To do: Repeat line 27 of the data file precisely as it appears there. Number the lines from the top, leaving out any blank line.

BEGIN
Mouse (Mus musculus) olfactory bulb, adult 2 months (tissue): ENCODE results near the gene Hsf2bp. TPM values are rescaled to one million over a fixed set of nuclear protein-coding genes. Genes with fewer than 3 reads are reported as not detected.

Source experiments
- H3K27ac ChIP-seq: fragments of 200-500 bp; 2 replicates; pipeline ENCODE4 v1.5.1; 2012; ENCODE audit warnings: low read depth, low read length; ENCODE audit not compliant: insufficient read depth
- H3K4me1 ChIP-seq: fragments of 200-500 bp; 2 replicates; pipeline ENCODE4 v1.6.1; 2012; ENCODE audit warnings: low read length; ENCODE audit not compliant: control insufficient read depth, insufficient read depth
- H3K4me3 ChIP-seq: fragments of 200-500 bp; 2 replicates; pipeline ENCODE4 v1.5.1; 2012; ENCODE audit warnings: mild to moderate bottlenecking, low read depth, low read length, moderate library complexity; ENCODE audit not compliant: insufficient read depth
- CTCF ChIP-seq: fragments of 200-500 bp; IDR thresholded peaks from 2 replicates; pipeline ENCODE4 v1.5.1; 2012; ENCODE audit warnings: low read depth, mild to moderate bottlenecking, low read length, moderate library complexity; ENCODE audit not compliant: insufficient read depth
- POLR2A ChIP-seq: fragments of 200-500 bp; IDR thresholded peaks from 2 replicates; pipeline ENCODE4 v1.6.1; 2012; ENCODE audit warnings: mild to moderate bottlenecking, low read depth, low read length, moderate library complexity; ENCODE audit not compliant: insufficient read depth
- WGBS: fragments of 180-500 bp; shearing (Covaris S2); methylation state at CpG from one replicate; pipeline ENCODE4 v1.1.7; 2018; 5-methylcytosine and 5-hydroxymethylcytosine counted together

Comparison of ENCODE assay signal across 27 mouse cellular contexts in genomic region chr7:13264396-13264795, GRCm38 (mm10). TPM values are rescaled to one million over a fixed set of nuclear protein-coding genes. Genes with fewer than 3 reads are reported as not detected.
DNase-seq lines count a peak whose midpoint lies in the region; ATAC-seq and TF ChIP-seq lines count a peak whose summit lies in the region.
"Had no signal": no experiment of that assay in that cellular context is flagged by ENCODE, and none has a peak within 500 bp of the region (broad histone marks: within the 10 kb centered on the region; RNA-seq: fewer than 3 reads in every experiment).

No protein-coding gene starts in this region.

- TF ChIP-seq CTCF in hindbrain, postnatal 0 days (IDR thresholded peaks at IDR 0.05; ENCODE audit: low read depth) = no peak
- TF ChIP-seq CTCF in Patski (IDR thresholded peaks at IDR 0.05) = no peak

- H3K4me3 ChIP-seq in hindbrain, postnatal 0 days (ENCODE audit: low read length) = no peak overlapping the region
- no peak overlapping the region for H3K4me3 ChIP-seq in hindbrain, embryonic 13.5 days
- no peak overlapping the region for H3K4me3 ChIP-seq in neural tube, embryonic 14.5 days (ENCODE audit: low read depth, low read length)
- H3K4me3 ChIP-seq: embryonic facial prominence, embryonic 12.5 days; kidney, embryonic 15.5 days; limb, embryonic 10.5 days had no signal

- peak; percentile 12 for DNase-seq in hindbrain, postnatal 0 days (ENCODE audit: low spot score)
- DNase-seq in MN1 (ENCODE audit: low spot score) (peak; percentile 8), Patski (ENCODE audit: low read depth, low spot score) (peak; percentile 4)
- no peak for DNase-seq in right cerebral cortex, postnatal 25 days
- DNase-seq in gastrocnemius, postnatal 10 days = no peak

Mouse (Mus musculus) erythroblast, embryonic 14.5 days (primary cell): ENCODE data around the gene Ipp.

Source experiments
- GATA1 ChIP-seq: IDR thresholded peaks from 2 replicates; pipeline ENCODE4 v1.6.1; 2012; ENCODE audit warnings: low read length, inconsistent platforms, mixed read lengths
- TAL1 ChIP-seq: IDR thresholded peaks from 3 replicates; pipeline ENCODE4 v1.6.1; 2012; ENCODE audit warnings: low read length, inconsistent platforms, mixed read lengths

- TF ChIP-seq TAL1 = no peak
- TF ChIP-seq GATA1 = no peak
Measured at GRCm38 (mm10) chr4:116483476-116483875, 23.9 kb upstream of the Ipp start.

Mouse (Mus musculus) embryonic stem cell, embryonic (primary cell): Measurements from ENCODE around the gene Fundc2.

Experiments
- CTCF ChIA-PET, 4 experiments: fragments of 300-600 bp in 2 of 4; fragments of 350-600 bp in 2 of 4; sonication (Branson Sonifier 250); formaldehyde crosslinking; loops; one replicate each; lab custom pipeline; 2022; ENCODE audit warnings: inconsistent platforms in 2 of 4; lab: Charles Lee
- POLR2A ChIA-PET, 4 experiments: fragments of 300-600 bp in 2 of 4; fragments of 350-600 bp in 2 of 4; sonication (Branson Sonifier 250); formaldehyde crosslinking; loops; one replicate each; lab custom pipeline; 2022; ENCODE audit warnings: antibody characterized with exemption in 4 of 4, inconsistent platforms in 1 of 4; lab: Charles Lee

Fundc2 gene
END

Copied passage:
- TF ChIP-seq TAL1 = no peak